North Dakotans are voting today on Measure 2, the state’s 2022 adult-use cannabis legalization initiative.
Polls close at 7 p.m. CT / 6 p.m. MT.
Make sure to refresh this page, where we will provide updates on North Dakota’s Measure 2 throughout the night. Read the full initiative here.
If supported by voters, the 2022 ballot proposal will legalize the possession of up to 1 ounce of cannabis, 4 grams of concentrate and up to 500 milligrams of THC in an infused product, as well as the personal cultivation of up to three cannabis plants at private residences.
The initiative also aims to establish a licensed industry for cultivation, processing, retail and testing laboratories, requiring the Department of Health and Human Services, or another department or agency designated by the state Legislature, to establish a licensed program by Oct. 1, 2023. Under the measure, seven cultivation facilities and 18 retailers would be licensed.
A July poll from The Dickinson Press surveying southwest North Dakota readers found that 39% of respondents said they supported the measure, 43% were opposed and 18% were apathetic. Sentiments in the area may have changed over four years, the newspaper suggests; a similar poll the paper conducted in 2018 saw southwestern North Dakotans supported that year’s adult-use legalization measure 60% to 40%. That 2018 poll result reflected the inverse of the ultimate statewide vote outcome, a 59%-to-41% defeat, for adult-use legalization that year.
The week prior to Election Day 2022, Cannabis Business Times spoke with David Owen, chairperson of New Approach North Dakota, the group behind Measure 2.
Owen also served as chairman of Legalize ND, the group behind the 2018 legalization measure. He said last week: “We think the climate has changed substantially since then.”
The initiative would allow cannabis consumers in North Dakota to purchase and possess more cannabis than is allowed in the state’s medical program, Owen said.
Owen said there are “three big problems with the medical program” in North Dakota. First, Veterans Affairs doctors are not allowed to recommend cannabis to military veterans. Second, many doctors in the state are not issuing cannabis recommendations, in general.
“And number three, you always have the health insurance problem,” Owen said. “Medical marijuana is not recognized as a medicine for the purposes of health insurance. And in some cases, using medical marijuana can cause [patients] to lose that health insurance. So, in a recreational system, you don’t have to fight a system that is designed to stop you from getting access to it. You don’t have to fight with the doctors …. You don’t have to worry about the health insurance side of things. And you don’t have to worry so much about the affordability, because in a legal market, there’s more supply, and when there’s more supply, prices do fall.”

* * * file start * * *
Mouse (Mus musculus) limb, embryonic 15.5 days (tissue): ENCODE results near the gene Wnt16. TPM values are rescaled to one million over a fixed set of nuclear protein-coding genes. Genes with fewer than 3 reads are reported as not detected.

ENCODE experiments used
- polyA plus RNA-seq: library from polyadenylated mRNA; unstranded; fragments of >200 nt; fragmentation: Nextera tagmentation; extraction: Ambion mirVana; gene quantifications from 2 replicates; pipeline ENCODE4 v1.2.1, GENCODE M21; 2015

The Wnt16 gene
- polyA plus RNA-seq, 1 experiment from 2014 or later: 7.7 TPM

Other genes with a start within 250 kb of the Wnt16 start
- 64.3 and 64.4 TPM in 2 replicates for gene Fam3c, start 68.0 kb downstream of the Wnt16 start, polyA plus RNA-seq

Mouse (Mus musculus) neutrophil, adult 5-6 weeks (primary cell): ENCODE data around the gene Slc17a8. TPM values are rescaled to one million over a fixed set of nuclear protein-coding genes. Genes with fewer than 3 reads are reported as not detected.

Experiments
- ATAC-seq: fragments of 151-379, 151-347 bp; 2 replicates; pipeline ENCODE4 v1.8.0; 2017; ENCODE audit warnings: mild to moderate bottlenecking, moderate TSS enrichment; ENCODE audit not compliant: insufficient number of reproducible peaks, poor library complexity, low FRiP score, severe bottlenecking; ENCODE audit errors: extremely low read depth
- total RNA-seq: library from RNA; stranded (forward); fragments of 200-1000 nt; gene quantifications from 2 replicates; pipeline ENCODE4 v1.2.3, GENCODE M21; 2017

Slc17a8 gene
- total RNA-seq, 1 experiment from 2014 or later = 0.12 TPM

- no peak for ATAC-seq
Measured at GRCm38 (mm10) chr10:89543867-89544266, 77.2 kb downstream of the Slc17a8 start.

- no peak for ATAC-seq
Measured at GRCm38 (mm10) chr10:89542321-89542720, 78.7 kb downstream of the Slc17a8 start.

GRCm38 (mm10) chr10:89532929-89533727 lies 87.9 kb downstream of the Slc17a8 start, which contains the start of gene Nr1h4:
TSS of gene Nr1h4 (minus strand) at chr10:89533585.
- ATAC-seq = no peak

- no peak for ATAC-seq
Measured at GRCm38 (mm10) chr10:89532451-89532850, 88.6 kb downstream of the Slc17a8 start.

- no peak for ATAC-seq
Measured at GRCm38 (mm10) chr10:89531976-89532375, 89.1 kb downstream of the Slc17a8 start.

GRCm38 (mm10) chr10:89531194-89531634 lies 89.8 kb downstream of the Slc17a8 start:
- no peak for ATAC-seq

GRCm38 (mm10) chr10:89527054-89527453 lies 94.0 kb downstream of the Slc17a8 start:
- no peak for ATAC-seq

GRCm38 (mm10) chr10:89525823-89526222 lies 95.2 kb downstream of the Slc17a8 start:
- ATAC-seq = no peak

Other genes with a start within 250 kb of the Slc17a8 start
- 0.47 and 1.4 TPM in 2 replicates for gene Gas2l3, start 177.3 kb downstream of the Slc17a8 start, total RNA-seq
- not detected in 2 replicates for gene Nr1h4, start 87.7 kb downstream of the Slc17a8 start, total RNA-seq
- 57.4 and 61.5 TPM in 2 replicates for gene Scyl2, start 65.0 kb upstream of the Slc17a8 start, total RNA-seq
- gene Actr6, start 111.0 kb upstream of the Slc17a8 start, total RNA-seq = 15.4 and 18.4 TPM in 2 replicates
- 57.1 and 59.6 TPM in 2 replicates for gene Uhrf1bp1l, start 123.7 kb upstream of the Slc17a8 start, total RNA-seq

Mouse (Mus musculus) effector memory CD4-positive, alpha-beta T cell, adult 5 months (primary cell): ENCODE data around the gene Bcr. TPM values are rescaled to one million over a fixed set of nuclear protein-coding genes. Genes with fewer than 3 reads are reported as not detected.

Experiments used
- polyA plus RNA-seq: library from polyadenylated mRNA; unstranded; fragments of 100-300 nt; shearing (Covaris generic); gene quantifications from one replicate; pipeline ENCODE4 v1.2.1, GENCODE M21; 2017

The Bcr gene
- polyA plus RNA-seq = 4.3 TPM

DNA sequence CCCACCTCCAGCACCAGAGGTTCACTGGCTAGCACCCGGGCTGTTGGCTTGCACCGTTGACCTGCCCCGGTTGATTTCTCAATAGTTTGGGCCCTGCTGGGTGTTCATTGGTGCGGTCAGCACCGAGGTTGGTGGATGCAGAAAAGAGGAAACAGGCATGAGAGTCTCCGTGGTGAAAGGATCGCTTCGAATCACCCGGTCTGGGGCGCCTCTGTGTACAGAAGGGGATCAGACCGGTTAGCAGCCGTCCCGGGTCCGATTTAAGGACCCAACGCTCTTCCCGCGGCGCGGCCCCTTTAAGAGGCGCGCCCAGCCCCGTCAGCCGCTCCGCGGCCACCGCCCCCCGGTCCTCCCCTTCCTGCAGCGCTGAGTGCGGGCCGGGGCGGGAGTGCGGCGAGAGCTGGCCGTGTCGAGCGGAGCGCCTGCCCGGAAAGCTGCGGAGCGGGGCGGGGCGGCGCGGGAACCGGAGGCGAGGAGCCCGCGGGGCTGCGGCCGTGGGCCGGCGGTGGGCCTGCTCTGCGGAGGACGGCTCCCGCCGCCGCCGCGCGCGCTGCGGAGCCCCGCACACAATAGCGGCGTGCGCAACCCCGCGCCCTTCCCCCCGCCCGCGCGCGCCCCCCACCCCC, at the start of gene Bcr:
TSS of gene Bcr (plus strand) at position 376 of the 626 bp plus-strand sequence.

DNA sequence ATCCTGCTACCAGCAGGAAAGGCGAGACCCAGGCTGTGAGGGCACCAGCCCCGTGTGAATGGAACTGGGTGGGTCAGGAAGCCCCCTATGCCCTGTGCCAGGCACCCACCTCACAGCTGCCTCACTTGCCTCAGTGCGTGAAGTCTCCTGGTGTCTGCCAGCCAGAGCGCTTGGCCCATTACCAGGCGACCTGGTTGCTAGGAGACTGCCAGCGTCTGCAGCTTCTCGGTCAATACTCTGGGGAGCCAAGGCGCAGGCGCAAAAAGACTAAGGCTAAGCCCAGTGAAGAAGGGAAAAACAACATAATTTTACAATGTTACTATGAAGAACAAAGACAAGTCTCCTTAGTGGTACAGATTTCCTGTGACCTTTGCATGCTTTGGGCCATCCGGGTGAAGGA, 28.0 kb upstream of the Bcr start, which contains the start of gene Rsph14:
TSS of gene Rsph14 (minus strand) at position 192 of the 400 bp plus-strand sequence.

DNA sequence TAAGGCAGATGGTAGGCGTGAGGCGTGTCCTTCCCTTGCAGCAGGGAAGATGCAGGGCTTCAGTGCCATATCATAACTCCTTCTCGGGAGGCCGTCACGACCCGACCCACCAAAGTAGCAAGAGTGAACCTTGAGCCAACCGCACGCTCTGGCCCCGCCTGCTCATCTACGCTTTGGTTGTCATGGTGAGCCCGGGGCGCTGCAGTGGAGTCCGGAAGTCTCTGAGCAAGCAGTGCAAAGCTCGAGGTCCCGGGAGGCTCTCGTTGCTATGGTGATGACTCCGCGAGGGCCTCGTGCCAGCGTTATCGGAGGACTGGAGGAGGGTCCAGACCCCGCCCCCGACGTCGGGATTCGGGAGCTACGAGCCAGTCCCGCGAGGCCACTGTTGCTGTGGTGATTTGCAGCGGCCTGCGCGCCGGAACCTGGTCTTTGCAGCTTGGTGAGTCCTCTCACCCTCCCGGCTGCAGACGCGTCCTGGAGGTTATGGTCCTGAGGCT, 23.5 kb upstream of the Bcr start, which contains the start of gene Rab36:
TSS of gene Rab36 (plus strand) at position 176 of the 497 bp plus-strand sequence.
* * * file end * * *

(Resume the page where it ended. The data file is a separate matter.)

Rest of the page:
Because Measure 2 would allow adults 21 and older to pay the same tax rates as the state’s medical program patients while also being allowed to purchase greater amounts of cannabis products, including edibles, state Medical Marijuana Division Director Jason Wahl told a legislative panel in September that the medical cannabis registry could shrink by at least 80%.
Contrastingly, Owen said he doesn’t believe the measure would lead to a reduction in the medical cannabis registry.
“If you’re in the medical program and you like your medicine, you’ll be able to keep your medical marijuana,” Owen said. “There will be no tangible impact on the medical program, with one exception: The people who are waiting for a medical card, who have these terrible conditions, who have been fighting and struggling, are going to be able to get their medicine day one as opposed to going through [the] rigamarole that is our medical system.
“So, no, I don’t think the medical market will be affected. I think this will, if anything, serve as a stopgap for suffering patients who are trying but unable to get into the medical marijuana program.”
In a report submitted to North Dakota Secretary of State Al Jaeger, the North Dakota Legislative Council shared figures from various state agencies and local governments estimates of the measure’s fiscal impact. The report states that a fiscal note prepared by the state’s Department of Health and Human Services “identifies, for the remainder of the 2021-23 biennium through the 2025-27 biennium, total estimated revenues of $3,145,000 and total estimated expenditures of $4,985,632.”
Owen pointed out that The Forum of Fargo-Moorhead, the Grand Forks Herald, The Jamestown Sun and The Dickinson Press all endorsed Measure 2. Each publication published the same letter bylined by the editorial board of Forum Communications Co., the publisher of those news outlets.
A 2019 Pew Research study found that two-thirds of Americans support cannabis legalization.
Read more about Measure 2 and North Dakota’s medical program here.